>>>> NAT works perfectly well, and there is also plenty of allocated-but-unused space that >>>>could be reclaimed, i.e. General Electric, Ford etc - http://xkcd.com/195/

tom, you are a world class fuckwit.

first off, nat doesn't work. it can't scale. nat can't handle lots of the funky p2p and streaming audio and video applications 'cos these tend to signal which (random and often changing) port numbers are used in the actual protocol. unlike web which tends to always be on port 80 and is straight forward to nat.

even if the allocated-but-unused space was reclaimed and reused, there isn't enough ipv4 addresses to go around. 6 billion people doesn't go into 4 billion ipv4 addresses. half of that ipv4 space would vanish overnight if every one of the 2 billion mobile phones had an ip address.

paris icon 'cos she knows a thing or two about squeezing things that are too big into a small space and making them fit.

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Stop

"NAT doesn't work" ? O'Really?

So, the examples of apps which need IPv6 so far are:

1) P2P

Well, I suspect any P2P user from the era of Kazaa and WinMX to Bittorrent and beyond would disagree with the statement that P2P don't work behind NAT. As would any ISP, and the RIAA, and the MPAA (if they even know what NAT is). Millions of Torrent users can't all be wrong, can they?

Do the BBC and C4 and Sky (etc) program download services [1] use P2P (hint: all use Kontiki), and do they work behind NAT (hint: yes)?

Sorry, P2P is not a "killer app" for IPv6.

2) Server on mobile broadband

This is more promising, thank you for that. But you've reminded me why I still need BT Callsign and a Twintalk box [2]; I use it as a dial-in backup for remote access to my home network in the event that the DSL broadband fails while I'm away. Callsign costs a lot less than a genuine 2nd line, and Twintalk gives me a dedicated number for the modem. Of course if I was serious I could use an actual 2nd line on a very different ISP, maybe even with broadband, and that would give me some resilience against actual line failure. But this is a lot cheaper, and given what's at stake, it's sufficient. So far.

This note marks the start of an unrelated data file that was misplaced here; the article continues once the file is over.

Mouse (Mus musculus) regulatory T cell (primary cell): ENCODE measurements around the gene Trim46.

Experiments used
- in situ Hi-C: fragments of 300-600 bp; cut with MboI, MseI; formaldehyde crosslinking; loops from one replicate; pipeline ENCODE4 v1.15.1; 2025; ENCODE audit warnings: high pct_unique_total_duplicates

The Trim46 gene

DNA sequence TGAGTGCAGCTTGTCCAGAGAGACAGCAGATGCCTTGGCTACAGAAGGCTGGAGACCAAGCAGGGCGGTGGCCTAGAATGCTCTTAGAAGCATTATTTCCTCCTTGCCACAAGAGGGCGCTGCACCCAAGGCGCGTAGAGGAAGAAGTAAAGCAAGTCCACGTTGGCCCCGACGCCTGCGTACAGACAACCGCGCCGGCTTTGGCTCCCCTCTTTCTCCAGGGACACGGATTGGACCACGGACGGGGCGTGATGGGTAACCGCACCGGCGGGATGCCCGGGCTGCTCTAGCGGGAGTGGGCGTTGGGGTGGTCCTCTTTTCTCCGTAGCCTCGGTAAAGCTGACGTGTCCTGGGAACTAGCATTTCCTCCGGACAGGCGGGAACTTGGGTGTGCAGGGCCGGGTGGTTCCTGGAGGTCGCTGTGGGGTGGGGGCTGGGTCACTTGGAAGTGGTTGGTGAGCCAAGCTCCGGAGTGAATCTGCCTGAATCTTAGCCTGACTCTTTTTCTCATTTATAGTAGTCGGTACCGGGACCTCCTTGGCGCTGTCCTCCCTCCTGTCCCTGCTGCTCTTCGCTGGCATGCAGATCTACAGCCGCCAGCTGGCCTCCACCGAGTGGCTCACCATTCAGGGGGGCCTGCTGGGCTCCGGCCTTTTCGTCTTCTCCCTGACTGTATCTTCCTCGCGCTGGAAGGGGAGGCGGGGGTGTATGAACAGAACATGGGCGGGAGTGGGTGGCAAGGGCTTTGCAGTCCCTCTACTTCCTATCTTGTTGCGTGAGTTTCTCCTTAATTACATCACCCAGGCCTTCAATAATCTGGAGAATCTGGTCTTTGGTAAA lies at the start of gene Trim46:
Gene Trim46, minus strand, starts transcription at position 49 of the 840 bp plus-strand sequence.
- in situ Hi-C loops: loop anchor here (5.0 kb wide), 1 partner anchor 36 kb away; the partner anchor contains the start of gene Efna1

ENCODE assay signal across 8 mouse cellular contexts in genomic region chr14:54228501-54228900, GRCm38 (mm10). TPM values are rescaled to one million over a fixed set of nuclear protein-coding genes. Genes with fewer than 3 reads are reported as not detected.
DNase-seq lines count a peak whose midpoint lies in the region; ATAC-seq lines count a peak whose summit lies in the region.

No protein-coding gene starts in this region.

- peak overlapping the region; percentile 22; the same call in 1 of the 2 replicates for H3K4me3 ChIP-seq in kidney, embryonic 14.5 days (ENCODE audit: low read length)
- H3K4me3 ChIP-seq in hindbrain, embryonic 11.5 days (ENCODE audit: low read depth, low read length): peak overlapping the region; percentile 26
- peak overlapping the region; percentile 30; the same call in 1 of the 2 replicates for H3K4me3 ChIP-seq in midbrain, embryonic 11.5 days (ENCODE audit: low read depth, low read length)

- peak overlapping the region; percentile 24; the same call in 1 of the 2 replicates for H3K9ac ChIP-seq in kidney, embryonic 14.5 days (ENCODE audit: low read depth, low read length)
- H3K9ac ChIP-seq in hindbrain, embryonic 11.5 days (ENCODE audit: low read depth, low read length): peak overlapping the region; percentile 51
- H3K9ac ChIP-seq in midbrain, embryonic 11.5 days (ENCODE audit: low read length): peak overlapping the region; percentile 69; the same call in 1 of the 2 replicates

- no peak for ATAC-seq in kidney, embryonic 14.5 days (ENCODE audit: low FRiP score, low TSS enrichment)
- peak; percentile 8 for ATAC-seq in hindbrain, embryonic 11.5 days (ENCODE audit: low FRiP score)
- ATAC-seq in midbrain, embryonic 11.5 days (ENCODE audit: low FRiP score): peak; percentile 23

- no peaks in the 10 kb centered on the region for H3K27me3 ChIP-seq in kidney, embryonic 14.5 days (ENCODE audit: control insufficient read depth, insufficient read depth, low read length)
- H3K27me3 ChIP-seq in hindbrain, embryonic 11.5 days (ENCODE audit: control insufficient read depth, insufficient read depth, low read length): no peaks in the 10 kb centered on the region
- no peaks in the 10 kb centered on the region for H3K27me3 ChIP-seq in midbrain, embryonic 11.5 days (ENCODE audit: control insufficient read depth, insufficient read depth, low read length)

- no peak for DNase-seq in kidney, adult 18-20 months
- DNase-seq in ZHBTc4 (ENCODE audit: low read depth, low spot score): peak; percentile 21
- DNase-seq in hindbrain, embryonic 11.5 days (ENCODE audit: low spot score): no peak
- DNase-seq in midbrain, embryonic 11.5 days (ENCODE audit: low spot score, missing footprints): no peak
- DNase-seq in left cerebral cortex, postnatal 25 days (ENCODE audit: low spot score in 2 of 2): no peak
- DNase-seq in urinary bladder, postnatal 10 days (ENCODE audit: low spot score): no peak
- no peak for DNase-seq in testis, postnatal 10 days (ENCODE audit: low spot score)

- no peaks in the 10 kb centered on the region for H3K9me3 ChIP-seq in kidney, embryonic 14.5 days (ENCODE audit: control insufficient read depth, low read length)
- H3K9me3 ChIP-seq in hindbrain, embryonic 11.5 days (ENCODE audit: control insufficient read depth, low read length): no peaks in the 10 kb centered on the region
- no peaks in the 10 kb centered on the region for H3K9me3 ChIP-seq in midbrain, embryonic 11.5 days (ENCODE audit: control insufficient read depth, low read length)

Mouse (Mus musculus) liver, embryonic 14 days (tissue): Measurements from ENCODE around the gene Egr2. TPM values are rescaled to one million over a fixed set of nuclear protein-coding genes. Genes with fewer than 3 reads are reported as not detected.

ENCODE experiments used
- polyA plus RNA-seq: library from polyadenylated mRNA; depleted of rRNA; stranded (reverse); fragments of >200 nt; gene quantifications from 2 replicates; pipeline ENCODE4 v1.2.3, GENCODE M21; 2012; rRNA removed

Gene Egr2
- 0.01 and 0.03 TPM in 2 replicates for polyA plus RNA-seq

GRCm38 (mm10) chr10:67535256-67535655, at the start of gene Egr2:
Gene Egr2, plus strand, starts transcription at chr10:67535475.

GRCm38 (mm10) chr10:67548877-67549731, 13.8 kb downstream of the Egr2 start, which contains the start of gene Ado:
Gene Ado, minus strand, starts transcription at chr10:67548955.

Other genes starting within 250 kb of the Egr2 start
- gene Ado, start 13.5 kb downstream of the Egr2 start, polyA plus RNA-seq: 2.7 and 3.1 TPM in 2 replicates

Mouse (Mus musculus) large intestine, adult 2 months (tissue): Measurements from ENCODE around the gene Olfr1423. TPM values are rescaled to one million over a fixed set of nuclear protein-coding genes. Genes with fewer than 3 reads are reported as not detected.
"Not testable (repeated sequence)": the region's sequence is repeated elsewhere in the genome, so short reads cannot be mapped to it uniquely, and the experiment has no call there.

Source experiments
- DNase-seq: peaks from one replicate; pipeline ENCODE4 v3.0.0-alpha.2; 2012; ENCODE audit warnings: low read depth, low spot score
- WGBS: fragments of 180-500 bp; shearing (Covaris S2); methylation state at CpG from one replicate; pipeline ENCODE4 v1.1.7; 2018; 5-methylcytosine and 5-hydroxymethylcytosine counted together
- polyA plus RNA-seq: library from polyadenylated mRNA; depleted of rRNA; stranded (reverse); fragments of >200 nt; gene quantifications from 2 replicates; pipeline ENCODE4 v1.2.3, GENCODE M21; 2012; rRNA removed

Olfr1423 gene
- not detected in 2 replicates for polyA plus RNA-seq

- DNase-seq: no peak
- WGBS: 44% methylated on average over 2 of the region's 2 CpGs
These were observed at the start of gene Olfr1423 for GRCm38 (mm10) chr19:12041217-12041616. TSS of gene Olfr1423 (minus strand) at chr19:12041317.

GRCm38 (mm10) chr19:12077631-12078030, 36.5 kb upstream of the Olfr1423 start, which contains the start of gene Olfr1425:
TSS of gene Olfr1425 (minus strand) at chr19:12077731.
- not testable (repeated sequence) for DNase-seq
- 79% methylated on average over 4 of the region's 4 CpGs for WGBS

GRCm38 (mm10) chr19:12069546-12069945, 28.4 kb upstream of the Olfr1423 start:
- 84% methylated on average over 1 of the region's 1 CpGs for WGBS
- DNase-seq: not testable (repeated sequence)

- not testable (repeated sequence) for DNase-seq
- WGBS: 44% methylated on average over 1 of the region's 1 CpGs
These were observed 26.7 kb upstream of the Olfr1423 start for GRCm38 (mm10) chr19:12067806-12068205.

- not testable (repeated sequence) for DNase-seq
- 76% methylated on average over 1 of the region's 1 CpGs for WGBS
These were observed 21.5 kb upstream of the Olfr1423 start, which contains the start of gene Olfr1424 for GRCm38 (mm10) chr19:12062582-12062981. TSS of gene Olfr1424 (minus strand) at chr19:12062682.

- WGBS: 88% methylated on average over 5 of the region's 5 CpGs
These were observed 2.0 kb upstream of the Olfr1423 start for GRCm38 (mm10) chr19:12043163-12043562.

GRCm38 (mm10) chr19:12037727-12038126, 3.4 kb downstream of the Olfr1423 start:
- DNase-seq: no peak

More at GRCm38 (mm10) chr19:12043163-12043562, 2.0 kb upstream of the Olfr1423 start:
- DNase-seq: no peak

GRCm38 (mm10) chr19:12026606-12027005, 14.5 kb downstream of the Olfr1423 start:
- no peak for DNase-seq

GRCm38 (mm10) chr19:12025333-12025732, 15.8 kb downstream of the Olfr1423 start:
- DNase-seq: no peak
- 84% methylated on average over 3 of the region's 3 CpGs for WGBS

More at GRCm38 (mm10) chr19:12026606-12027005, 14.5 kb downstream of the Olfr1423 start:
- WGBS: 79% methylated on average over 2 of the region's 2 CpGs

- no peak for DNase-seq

So, all that being said, how many other people actually want to run servers on mobile broadband? Enough to make IPv6 essential for their favourite "killer app"? I can't think of many applications and I'm a bit of a geek (backup dialup in to home network? If that's not geek, what is?)

C'mon, there must be more? What about Internet fridges? Things like that were going to be the thing that drove IPv6, once upon a time [4]... your intelligent fridge complete with barcode reader gets a call from the supermarket every now and again, and there are so many fridges needing their own addresses that it only works with IPv6, right? No, not right. The fridge makes the call, not the supermarket (because it's the fridge that knows when it's re-stocking time). The supermarket, not the fridge, is the server, and therefore it works just fine even behind NAT (in the unlikely event of anyone actually caring about this). You can get IPv4 stacks for cheap microcontrollers that fit in a few kbytes of code and data [3], has IPv6 reached that territory yet, if not why not? Cost (more memory)? Complexity (=>more memory=>more cost)? Lack of demand?

Sorry, a server (any server) on mobile broadband is not a killer app for IPv6. Maybe one day though.

3) IPsec

I'll add this one since no one else has :) NAT breaks IPsec, and IPv6 fixes it again. But even there, there are already plenty of IPv4-based alternatives.

[1] http://telebusillis.blogspot.com/2007/01/4od-some-technical-architecture.html

[2] http://www.twintalkhelp.com/

[3] http://ww1.microchip.com/downloads/en/DeviceDoc/consolid.pdf

[4] http://www.google.com/search?hl=en&q=%22internet+fridge%22+ipv6

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Has this been misquoted?

>> ISPs have been worried to learn that BT's ongoing multibillion pound "21CN" network upgrade won't offer native support for IPv6

>> BT currently supports IPv4 on it's broadband products and does not support IPv6

>> native IPv6 works in some cases

Above are 3 choice quotes from that article.

If the equipment can ONLY cope with IPv6 via tunneling, as suggested, then the last quote would be impossible surely?

I would read the 2nd quote to be that IPv6 works on the network, but if you have issues with it, then tough, we won't do anything to help you.